In May, the President of Washtenaw Community College announced a controversial IT outsourcing “partnership” with Ellucian to provide managed Information Technology services on campus. In a real partnership, each partner shares equally in both the risks and the rewards of the deal. Here, there was no risk to Ellucian, and there was no reward to the taxpayers of Washtenaw County.
In most cases, competitive bidding is the basis of public purchasing. When buying goods and services, public agencies typically must use an open purchasing process. This gives all qualified providers the opportunity to offer their price for the goods or services the public is buying.
A competitive bidding process ensures that the buyer gets the best possible price for the service. Typically, the purchaser issues a Request for Proposals (RFP) or other similar document. The document describes in detail the goods or services the purchaser wants. It also asks the bidder to provide its qualifications and experience and the bidder’s best overall price.
In this case, WCC never issued a RFP, nor sought other potential providers for IT services. The College administration simply gave a $26M, 5-year contract to Ellucian and fired 31 employees.
WCC administrators quietly worked with Ellucian to plan this deal for months prior to announcing it. College executives provided Ellucian with highly detailed information about WCC’s IT operations and its personnel. They allowed Ellucian to write the Scope of Work for the contract. In other words, instead of WCC telling Ellucian what it wanted and needed, WCC allowed Ellucian to dictate which services it would provide.
IT outsourcing was a back-room deal
The public rightly expects public purchasers to reject back-room deals that selectively benefit vendors. With millions of tax dollars at stake, public institutions cannot pick vendors in secret. Simply labeling a vendor as a “sole source” does not make that statement true.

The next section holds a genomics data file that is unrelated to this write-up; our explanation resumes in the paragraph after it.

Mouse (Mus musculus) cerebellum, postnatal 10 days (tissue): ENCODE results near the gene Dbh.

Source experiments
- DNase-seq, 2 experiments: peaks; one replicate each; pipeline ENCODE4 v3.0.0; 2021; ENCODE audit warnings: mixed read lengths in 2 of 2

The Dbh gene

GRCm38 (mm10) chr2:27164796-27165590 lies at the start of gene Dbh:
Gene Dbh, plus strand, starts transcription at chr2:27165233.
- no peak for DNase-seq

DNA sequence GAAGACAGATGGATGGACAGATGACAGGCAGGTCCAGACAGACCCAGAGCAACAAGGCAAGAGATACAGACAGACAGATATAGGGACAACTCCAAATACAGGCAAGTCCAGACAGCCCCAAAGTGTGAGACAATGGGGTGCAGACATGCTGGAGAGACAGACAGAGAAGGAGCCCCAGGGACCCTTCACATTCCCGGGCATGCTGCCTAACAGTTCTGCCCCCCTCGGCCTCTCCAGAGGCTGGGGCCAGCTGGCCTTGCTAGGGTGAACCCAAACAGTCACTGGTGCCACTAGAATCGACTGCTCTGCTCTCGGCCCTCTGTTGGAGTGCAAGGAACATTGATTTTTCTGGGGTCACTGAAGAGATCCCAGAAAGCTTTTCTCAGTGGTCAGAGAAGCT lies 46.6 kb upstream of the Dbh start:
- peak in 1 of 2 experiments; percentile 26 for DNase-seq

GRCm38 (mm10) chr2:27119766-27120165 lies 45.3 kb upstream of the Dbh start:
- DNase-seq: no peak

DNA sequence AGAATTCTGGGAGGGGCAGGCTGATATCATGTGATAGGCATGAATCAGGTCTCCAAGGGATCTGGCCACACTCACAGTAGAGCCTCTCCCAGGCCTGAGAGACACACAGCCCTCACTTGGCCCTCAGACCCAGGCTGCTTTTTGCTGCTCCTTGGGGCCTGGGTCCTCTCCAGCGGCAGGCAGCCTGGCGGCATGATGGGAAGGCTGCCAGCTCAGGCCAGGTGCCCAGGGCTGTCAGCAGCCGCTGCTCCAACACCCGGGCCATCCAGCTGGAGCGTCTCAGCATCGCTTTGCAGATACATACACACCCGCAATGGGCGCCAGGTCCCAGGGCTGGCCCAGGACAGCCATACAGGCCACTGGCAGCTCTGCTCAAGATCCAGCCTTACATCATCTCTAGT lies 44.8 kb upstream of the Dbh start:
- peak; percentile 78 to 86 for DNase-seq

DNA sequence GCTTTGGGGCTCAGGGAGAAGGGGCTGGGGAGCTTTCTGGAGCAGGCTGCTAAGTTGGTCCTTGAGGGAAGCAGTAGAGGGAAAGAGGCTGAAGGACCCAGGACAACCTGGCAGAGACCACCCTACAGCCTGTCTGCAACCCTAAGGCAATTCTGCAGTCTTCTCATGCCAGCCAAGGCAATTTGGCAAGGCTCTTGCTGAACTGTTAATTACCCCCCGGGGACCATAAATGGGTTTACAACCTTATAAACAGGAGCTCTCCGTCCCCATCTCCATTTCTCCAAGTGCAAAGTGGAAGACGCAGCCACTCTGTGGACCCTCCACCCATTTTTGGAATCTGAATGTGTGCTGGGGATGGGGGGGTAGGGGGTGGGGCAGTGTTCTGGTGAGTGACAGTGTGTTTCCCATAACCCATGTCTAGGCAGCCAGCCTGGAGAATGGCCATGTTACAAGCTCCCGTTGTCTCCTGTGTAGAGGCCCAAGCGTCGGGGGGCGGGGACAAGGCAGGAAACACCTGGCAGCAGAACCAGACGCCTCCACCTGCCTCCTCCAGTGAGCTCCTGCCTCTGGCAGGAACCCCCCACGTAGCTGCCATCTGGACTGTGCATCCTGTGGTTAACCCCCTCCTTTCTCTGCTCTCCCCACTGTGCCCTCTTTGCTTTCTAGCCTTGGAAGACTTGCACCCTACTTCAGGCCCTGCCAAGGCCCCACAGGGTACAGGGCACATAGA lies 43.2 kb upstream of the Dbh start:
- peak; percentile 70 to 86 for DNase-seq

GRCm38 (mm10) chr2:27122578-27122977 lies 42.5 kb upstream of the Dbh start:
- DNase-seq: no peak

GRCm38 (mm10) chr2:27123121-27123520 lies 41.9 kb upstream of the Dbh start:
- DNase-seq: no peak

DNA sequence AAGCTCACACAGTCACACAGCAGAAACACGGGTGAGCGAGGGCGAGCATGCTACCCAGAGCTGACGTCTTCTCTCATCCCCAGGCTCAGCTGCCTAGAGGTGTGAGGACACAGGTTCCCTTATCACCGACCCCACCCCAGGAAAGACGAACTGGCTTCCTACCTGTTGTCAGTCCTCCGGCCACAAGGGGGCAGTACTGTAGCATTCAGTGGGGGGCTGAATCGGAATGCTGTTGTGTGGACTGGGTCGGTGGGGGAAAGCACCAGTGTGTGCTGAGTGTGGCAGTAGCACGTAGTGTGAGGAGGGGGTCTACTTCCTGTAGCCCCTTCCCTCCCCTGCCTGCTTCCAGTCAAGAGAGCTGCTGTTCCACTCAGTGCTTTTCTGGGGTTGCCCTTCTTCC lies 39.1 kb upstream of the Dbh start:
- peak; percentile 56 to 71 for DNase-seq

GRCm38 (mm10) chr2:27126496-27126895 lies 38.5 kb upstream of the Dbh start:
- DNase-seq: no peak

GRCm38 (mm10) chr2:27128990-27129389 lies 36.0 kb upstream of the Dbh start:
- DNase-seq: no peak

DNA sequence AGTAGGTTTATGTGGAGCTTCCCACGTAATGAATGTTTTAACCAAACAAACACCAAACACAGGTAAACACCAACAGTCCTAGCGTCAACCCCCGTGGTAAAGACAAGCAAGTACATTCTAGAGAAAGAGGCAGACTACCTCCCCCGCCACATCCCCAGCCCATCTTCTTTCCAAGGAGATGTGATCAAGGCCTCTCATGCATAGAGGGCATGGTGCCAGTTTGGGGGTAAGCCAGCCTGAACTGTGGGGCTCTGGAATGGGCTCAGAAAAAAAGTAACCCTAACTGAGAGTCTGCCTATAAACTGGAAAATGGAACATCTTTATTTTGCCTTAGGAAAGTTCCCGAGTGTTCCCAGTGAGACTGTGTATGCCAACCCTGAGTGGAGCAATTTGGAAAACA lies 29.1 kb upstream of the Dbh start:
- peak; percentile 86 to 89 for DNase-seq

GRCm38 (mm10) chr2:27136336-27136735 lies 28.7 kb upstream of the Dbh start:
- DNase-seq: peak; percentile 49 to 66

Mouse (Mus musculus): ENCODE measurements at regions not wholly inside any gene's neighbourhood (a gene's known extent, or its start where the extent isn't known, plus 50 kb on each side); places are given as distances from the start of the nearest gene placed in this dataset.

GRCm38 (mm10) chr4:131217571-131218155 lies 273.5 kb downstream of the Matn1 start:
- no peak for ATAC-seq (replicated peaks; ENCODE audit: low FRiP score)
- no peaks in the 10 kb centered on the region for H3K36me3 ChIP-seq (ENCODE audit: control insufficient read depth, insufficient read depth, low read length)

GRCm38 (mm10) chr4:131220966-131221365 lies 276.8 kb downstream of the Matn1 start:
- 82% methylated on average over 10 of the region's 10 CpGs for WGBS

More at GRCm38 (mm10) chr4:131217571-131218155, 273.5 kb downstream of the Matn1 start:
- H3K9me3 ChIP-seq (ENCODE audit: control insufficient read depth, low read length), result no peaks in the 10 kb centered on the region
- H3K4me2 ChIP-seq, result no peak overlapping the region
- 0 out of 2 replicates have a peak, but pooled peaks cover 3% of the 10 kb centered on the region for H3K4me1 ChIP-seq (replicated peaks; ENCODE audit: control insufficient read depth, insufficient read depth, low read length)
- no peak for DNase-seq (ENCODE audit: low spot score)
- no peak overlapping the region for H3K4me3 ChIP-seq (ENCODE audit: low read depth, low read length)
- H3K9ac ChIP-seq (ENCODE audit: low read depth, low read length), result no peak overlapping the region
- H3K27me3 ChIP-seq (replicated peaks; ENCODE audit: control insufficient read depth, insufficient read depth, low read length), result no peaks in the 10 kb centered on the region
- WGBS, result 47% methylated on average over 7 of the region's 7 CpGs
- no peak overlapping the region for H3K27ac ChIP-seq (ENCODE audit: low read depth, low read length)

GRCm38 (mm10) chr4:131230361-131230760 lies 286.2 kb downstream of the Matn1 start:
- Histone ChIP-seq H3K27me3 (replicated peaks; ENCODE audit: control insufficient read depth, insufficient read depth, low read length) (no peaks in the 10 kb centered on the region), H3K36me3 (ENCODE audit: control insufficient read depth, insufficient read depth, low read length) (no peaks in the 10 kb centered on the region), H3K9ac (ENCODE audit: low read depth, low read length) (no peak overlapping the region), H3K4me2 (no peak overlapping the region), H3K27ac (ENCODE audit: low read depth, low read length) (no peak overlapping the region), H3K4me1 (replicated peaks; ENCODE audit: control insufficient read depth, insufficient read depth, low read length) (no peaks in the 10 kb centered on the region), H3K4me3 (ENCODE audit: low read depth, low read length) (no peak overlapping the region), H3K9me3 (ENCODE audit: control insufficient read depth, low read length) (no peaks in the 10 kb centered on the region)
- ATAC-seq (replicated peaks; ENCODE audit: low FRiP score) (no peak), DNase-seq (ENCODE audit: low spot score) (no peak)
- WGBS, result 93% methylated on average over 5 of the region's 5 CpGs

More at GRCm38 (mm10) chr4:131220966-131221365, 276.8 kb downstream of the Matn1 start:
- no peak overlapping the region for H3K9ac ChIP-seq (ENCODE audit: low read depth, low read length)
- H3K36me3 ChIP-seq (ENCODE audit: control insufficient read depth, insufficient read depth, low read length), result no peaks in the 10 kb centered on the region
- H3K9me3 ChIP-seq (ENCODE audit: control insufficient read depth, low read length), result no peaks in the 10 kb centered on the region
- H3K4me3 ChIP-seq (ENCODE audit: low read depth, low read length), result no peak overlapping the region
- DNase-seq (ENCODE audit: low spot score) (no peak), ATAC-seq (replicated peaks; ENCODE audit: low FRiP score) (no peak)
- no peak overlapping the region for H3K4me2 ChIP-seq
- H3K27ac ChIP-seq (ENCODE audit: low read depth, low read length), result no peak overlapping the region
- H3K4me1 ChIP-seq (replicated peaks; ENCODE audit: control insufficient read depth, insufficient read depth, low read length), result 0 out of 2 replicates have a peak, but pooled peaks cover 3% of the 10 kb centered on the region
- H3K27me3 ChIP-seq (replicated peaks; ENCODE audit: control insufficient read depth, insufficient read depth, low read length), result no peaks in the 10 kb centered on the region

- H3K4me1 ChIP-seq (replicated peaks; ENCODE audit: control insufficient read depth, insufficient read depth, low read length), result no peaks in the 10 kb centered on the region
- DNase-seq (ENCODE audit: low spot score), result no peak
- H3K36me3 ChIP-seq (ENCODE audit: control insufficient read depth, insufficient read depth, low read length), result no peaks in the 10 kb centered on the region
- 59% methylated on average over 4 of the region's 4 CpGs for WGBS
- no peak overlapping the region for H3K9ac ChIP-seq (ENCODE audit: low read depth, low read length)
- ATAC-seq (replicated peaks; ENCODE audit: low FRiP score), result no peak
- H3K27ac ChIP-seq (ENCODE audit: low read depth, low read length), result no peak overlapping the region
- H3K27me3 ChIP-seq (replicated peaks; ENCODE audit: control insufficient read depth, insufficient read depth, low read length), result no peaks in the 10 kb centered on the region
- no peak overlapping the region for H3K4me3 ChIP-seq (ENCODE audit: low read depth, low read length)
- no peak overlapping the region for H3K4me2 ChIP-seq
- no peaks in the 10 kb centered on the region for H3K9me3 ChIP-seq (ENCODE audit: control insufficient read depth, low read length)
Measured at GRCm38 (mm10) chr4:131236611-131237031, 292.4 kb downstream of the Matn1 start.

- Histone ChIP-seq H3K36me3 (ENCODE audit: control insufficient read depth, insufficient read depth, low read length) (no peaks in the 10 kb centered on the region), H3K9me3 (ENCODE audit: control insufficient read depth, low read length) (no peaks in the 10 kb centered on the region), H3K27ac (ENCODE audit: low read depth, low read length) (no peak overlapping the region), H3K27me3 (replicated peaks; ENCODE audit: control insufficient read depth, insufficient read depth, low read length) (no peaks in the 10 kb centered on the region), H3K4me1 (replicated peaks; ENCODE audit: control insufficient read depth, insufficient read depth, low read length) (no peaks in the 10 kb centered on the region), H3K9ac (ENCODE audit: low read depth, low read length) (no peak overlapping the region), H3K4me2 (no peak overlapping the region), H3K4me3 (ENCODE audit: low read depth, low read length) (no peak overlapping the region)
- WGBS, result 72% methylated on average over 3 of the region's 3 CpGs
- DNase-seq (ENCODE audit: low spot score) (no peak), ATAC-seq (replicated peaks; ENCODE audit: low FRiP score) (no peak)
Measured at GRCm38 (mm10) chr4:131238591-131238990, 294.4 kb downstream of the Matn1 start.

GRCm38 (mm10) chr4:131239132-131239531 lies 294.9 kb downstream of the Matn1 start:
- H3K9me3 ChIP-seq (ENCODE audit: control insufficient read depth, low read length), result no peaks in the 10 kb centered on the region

No-bid contracts grossly inflate the cost of goods and services because the vendor has no incentive to control costs. They are dangerous in the hands of undisciplined public administrators who cannot control their spending.
The WCC administration cited the rising costs of providing its own IT services as one justification for the contract. Using expense data provided by WCC, the College spent $100,000 less per month operating its own IT Department than it now spends on IT outsourcing. According to the College, it spent nearly $500,000 less than it budgeted on IT services during FY2019. In the first quarter of FY2020, WCC reported that it was already over-budget on IT services by nearly $175,000.
The public will never know if WCC received a cost-effective deal on managed IT services. What the public did get was a larger bill for IT services at WCC, the loss of 31 jobs and the loss of $26M in local reinvestment of our tax revenues.
Washtenaw County taxpayers and the former employees who lost their jobs deserve an honest explanation from the WCC administration and its Board of Trustees about this deal. The administration’s murky explanations about network outages, security, cost and the pace of technology simply do not ring true.
The public should be deeply suspicious of no-bid contracts paid for with public funds. The opacity of this particular contract – and the unrestricted potential for it to happen again – should make every Washtenaw County voter think twice before approving Proposal 1 on March 10, 2020.
Photo Credit: Jodi Green, via Flickr.com